One thing you know ISN'T the right choice is plain water. It can freeze when temperatures drop. Plus, when it's close to the freezing mark outside, spraying water on your windshield can freeze, turning it literally into frosted glass and blinding you suddenly. Water freezing in your vehicle's washer lines can also damage them.

There are different types of windshield washer fluid made for different climates. Many have alcohol to prevent them from freezing; their label will usually tell you at what temperature they'll start to freeze.

Some washer fluids will have detergents in them so they can cut through contaminants and dirt. Still other washer fluids have a chemical in them to prevent streaking.

Also keep in mind some washer fluids are made to be put in your fluid reservoir as is; others are made to be diluted.

No matter what washer fluid you pick, make sure you have plenty of it in your vehicle. Our pros at Economy Transmission and Auto Repair can top off your levels with the right kind of fluid. That's also a good reminder to have your windshield washer system working properly. Your technician can check not only the washers but the wiper blades and motor to make sure all are in top condition. The worst time you can discover it is usually when you need it most.

Economy Transmission and Auto Repair
201 Terryville Road
Bristol, Connecticut 06010
(860) 589-1255



On Board Diagnostics for Your Engine

Posted October 7, 2018 5:27 AM

Starting in 1996, Economy Transmission and Auto Repair service technicians have been able to use a standardized diagnostic system to help determine what is wrong with a vehicle. This diagnostic system works in tandem with the Engine Control Modules for each vehicle's engine. The Engine Control Module is a computer that monitors and controls many engine functions.

Sensors throughout a vehicle send readings to the Engine Control Module. These readings help the computer make adjustments in various vehicle systems to allow for constantly changing driving conditions and even to compensate for minor problems. However, if the computer encounters a situation it can't adjust for, it turns on the Check Engine light. (The Check Engine light is called the “service engine soon” light on some vehicles.)

If the Check Engine light is burning steadily, it indicates a problem that needs to be taken care of soon. If it is flashing, however, the vehicle needs immediate attention at Economy Transmission and Auto Repair. When the Check Engine light is flashing, the vehicle should not be driven at high speeds, haul heavy loads or tow a trailer. Bristol drivers need to understand that doing so can cause major damage.

When a vehicle is brought to Economy Transmission and Auto Repair in Bristol because the Check Engine light is on, a technician will scan the Engine Control Module to learn why it turned the light on. The answer comes as a “trouble code.” The technician has access to software that allows him to enter the code and find out what it means. The software will also let your Economy Transmission and Auto Repair technician know what might be causing the problem and how to diagnose it.

Notice that the trouble code does not tell your technician at Economy Transmission and Auto Repair exactly what is wrong with the vehicle. It can only let him know where to start looking to find the problem.

Scanning a trouble code and determining what it means is fairly simple for the pros at Economy Transmission and Auto Repair. But the ensuing process of actually diagnosing a vehicle's trouble can take a skilled technician some time. Sometimes this can add up to a significant repair bill. Some vehicle owners mistakenly believe  that the “trouble code” is all they need and think they can then fix their vehicles themselves. Some have tried to save money by purchasing an inexpensive scanner, or they take their vehicles to an auto parts store that offers the scan for little or no cost.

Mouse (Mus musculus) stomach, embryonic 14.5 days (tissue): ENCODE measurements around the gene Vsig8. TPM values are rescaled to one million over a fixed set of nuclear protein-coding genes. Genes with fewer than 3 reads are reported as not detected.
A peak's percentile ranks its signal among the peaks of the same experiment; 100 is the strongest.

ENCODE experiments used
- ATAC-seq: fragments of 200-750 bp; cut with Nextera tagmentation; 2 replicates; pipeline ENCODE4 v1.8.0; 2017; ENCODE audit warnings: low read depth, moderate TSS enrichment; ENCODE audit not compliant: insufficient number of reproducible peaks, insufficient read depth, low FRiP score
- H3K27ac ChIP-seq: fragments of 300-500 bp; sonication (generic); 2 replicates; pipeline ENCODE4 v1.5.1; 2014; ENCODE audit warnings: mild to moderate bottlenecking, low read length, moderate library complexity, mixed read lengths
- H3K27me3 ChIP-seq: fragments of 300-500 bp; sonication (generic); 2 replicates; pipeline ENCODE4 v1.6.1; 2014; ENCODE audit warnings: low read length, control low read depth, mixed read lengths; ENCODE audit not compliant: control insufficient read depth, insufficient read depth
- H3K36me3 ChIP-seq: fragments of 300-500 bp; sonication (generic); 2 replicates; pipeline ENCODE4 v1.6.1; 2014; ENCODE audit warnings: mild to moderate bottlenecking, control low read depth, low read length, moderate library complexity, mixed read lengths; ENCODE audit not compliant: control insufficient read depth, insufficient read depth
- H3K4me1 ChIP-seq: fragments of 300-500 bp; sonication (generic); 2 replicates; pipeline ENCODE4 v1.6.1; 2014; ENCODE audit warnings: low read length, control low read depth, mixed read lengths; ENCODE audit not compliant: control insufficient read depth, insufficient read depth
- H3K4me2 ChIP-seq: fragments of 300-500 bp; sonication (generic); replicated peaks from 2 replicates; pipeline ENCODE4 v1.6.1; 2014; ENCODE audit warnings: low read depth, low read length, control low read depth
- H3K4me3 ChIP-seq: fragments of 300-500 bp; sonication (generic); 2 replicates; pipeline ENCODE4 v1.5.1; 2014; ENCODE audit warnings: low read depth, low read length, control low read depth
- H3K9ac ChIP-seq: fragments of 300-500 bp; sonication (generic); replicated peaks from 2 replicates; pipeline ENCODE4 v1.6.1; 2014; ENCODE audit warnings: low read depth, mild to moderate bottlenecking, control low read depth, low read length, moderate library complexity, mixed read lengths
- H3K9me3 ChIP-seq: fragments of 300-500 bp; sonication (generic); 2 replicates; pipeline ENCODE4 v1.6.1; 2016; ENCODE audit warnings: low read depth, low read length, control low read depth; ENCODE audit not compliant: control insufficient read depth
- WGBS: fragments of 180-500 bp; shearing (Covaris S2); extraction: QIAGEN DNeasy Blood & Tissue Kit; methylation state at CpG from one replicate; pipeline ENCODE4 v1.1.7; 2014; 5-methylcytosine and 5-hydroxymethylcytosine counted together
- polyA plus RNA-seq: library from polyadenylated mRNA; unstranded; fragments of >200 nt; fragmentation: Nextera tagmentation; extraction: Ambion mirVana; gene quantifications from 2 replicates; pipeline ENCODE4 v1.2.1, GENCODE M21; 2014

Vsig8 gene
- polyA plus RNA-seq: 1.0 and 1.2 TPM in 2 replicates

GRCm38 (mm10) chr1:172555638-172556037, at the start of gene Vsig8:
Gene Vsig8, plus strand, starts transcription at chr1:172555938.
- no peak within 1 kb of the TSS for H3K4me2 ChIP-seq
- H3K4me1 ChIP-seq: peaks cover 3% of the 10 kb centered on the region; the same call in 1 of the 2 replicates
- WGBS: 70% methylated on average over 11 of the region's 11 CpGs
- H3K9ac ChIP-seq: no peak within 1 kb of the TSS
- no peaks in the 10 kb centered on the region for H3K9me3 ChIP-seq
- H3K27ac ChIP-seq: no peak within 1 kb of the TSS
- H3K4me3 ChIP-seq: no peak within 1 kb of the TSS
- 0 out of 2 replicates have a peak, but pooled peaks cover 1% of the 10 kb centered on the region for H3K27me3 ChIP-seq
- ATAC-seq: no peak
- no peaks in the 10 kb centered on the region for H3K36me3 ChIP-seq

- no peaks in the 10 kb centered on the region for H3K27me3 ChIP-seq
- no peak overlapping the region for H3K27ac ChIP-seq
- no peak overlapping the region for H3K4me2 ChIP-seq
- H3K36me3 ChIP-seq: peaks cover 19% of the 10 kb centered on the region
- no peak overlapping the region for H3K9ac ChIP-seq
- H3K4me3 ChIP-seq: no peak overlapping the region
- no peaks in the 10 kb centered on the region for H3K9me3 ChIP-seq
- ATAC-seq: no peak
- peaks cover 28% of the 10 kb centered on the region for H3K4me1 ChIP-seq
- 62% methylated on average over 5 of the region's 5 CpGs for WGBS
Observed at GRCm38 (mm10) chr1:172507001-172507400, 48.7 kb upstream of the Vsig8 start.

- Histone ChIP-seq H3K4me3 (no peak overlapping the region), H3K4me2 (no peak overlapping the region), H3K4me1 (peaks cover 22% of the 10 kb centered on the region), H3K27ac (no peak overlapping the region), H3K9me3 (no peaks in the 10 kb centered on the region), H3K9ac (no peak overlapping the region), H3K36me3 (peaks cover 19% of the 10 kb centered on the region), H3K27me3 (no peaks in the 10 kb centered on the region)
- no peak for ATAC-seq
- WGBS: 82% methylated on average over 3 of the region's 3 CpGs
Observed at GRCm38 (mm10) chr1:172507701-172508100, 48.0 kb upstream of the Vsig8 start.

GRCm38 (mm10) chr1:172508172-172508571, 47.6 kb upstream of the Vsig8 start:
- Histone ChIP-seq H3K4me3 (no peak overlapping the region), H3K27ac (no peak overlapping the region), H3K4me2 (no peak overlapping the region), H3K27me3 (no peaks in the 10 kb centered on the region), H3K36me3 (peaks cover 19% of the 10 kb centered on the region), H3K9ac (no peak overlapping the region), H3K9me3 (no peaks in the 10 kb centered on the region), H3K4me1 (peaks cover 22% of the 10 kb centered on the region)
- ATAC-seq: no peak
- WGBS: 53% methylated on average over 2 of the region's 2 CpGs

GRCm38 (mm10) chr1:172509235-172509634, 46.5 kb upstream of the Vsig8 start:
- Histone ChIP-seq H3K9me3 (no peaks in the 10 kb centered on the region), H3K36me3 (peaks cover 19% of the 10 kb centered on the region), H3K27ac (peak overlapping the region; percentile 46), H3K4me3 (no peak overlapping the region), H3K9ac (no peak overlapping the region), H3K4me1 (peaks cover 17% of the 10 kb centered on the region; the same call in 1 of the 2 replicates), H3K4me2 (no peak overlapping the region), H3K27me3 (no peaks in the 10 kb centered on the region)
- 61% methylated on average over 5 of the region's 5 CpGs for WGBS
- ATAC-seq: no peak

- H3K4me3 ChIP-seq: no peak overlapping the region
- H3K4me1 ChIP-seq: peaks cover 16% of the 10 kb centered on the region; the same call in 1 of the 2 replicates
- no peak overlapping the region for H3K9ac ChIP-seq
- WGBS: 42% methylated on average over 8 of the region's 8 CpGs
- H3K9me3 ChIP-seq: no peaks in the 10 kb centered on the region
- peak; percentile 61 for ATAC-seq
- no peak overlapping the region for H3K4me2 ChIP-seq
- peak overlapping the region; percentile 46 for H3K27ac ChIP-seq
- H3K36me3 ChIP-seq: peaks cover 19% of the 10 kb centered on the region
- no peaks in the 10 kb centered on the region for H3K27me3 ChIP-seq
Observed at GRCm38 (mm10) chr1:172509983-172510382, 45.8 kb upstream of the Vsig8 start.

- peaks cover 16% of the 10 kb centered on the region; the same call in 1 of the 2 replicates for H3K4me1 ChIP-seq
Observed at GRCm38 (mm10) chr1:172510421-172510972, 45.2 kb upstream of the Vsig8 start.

These options are often not the money-savers they seem for Bristol vehicle owners. They can end up costing the vehicle owner extra in unnecessary repairs and engine damage.

For example, the trouble code P0133 reads “Bank 1 sensor 1 circuit slow response.” Translated, that means the front oxygen sensor shows a slow response time in changing the mix of air to fuel. The seemingly obvious conclusion is that the sensor needs to be replaced. The vehicle owner purchases a sensor, installs it and happily goes on his way.

However, read the trouble again: a slow response time in changing the mix of air to fuel. Nowhere does this indicate that the sensor is bad. There are a lot of parts involved in changing the air-fuel mix, any of which could be causing a slow reaction time. Those include a bad or contaminated airflow sensor, an exhaust leak, a problem in the electrical system or a leak in the intake manifold. The sensor is merely relaying that the response time is slow; it doesn't indicate where the trouble is.

So the vehicle ends up with an oxygen sensor it did not need, and the delay in repairing the actual problem may have led to further damage to the engine. Both are added costs for the vehicle owner.

Cheap scanners also don't have the ability to read the history stored in an engine's computer. This operating history contains clues that can help in diagnosing engine trouble since it can indicate a developing problem. Economy Transmission and Auto Repair invests a lot of money in high-end diagnostic equipment so that we have access not just to service codes but also to the operating history of the engine.

On-board diagnostics, then, are a tool to help diagnose what is wrong with a vehicle. They cannot specify what part needs to be fixed or replaced, and they cannot replace a well-trained and well-equipped service technician.

Unless you are a trained mechanic, it's good auto advice to use Economy Transmission and Auto Repair for your car care. In the long run, it can save you time, unnecessary expense and frustration. Economy Transmission and Auto Repair can also help you keep up with your scheduled preventive maintenance, which can also save you on repair bills by alerting you to potential problems before they get expensive.

Economy Transmission and Auto Repair
201 Terryville Road
Bristol, Connecticut 06010
(860) 589-1255